The sea ice in the Arctic Ocean is approaching its annual nadir. By early September each year about two-thirds of the ice cap has melted, then the sea begins to freeze again. This year looks unlikely to set a record for melting, with more than four million square kilometres of ice remaining, less than the average in the 1980s and 90s, but more than in the record low years of 2007 and 2012. (The amount of sea ice around Antarctica has been increasing in recent years, contrary to predictions.)
This will disappoint some. An expedition led by David Hempleman-Adams to circumnavigate the North Pole through the Northeast and Northwest passages, intending to demonstrate “that the Arctic sea ice coverage shrinks back so far now in the summer months that sea that was permanently locked up now can allow passage through”, was recently held up for weeks north of Siberia by, um, ice. They have only just reached halfway.
Meanwhile, the habit of some scientists of predicting when the ice will disappear completely keeps getting them into trouble. NASA climate scientist Jay Zwally told the Associated Press in 2007: “At this rate, the Arctic Ocean could be nearly ice-free at the end of summer by 2012.” Two years later Al Gore quoted another scientist that “there is a 75 per cent chance that the entire north polar ice cap, during the summer months, could be completely ice-free within five to seven years” — that is, by now.
This year Professor Peter Wadhams of Cambridge University has a new book out called Farewell to Ice, which gives a “greater than even chance” that the Arctic Ocean will be ice-free next month. Not likely.
He added: “Next year or the year after that, I think it will be free of ice in summer … You will be able to cross over the North Pole by ship.” The temptation to predict a total melt of the Arctic ice cap, and thereby get a headline, has been counter-productive, according to other scientists. Crying wolf does not help the cause of global warming; it only gives amusement to sceptics.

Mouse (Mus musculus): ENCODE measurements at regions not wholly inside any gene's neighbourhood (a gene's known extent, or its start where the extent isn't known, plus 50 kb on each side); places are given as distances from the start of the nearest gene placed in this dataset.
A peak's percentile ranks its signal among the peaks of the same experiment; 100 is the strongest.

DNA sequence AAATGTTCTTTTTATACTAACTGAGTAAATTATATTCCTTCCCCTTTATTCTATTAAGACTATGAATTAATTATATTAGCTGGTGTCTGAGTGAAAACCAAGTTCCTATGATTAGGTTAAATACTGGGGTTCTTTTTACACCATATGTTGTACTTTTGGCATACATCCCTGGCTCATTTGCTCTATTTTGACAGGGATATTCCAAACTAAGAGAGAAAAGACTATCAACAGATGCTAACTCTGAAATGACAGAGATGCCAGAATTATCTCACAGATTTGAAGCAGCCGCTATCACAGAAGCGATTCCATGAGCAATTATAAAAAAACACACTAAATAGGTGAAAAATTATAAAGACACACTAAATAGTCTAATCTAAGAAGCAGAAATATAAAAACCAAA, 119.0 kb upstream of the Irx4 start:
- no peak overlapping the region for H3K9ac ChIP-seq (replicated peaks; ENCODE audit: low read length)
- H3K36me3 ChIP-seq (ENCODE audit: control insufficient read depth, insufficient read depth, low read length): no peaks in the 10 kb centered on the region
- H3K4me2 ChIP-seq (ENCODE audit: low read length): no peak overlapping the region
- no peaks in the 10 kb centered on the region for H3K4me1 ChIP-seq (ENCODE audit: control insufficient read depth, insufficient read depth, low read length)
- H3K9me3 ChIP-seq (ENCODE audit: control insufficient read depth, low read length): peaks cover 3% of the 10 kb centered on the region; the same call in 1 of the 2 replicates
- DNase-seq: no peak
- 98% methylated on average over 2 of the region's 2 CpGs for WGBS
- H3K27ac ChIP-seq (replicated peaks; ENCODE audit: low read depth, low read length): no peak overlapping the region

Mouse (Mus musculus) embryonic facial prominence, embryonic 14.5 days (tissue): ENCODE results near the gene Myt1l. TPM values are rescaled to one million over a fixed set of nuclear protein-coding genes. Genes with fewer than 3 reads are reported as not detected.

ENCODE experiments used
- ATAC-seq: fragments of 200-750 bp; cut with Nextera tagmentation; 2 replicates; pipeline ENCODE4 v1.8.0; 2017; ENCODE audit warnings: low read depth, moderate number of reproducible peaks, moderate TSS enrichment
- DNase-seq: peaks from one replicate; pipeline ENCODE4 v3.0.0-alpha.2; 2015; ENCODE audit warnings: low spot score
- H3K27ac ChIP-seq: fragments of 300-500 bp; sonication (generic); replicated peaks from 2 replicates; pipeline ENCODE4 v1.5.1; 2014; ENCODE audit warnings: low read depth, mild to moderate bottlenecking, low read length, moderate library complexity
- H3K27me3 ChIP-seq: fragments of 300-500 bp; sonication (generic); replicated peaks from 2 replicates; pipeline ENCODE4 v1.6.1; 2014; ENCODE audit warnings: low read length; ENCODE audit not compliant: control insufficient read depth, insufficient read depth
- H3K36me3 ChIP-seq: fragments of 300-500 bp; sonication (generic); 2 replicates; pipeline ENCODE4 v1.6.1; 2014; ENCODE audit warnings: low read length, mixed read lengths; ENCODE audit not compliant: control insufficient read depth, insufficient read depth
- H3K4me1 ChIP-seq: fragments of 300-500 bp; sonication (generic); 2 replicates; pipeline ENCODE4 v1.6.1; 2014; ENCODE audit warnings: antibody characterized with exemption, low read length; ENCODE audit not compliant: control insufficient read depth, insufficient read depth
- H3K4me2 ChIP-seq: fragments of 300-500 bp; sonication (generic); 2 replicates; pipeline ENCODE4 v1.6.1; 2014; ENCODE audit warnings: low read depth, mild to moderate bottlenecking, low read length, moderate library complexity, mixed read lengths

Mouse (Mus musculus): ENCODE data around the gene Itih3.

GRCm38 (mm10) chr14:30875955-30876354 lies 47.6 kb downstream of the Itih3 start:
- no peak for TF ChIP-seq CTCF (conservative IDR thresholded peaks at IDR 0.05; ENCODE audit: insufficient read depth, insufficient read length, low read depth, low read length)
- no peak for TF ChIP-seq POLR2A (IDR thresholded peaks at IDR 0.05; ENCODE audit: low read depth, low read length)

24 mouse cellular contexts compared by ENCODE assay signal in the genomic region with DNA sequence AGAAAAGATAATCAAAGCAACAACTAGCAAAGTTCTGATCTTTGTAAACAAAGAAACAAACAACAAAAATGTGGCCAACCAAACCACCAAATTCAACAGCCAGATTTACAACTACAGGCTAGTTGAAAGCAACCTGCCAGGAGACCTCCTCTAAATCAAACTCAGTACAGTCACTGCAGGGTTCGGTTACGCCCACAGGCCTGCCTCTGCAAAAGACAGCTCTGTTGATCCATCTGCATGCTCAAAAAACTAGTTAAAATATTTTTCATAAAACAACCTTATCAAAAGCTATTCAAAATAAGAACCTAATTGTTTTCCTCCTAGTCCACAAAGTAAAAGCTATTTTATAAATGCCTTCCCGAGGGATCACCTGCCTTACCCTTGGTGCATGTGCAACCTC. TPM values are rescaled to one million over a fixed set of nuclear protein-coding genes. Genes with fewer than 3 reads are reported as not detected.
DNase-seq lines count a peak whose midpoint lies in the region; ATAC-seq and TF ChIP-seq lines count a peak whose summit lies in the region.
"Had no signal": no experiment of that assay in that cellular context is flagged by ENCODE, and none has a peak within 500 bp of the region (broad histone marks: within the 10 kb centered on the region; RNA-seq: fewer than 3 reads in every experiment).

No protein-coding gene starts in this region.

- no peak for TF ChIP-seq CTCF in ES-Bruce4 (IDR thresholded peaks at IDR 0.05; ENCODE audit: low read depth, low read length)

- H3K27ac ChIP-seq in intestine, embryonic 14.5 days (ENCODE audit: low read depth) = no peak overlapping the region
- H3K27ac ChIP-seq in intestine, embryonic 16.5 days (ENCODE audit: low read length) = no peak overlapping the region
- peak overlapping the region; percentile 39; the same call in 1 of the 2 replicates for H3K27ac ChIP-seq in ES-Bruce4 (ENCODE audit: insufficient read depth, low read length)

Would it matter if it did all melt one year? Here’s the point everybody seems to be missing: the Arctic Ocean’s ice has indeed disappeared during summer in the past, routinely. The evidence comes from various sources, such as beach ridges in northern Greenland, never unfrozen today, which show evidence of wave action in the past. One Danish team concluded in 2012 that 8500 years ago the ice extent was “less than half of the record low 2007 level”. A Swedish team, in a paper published in 2014, went further: between 10,000 years ago and 6000 years ago, the Arctic experienced a “regime dominated by seasonal ice, ie, ice-free summers”.
This was a period known as the “early Holocene insolation maximum” (EHIM). Because the Earth’s axis was tilted away from the vertical more than today (known as obliquity), and because we were then closer to the Sun in July than in January (known as precession), the amount of the Sun’s energy hitting the far north in summer was much greater than today. This “great summer” effect was the chief reason the Earth had emerged from an ice age, because hot northern summers had melted the great ice caps of North America and Eurasia, exposing darker land and sea to absorb more sunlight and warm the whole planet.
The effect was huge: about an extra 50 watts per square metre 80 degrees north in June. By contrast, the total effect of man-made global warming will reach 3.5 watts per square metre (but globally) only by the end of this century.
To put it in context, the EHIM was the period during which agriculture was invented in about seven different parts of the globe at once. Copper smelting began; cattle and sheep were domesticated; wine and cheese were developed; the first towns appeared. The seas being warmer, the climate was generally wet so the Sahara had rivers and forests, hippos and people.
That the Arctic sea ice disappeared each August or September in those days does not seem to have done harm (remember that melting sea ice, as opposed to land ice, does not affect sea level), and nor did it lead to a tipping point towards ever-more rapid warming. Indeed, the reverse was the case: evidence from stalagmites in tropical caves, sea-floor sediments and ice cores on the Greenland ice cap shows that temperatures gradually but erratically cooled over the next few thousand years as the obliquity of the axis and the precession of the equinoxes changed. Sunlight is now weaker in July than January again (on global average).
Barring one especially cold snap 8200 years ago, the coldest spell of the past 10 millennia was the very recent “little ice age” of AD1300-1850, when glaciers advanced, tree lines descended and the Greenland Norse died out.
It seems that the quantity of Arctic sea ice varies more than we used to think. We don’t really know how much ice there was in the 1920s and 30s — satellites only started measuring it in 1979, a relatively cold time in the Arctic — but there is anecdotal evidence of considerable ice retreat in those decades, when temperatures were high in the Arctic.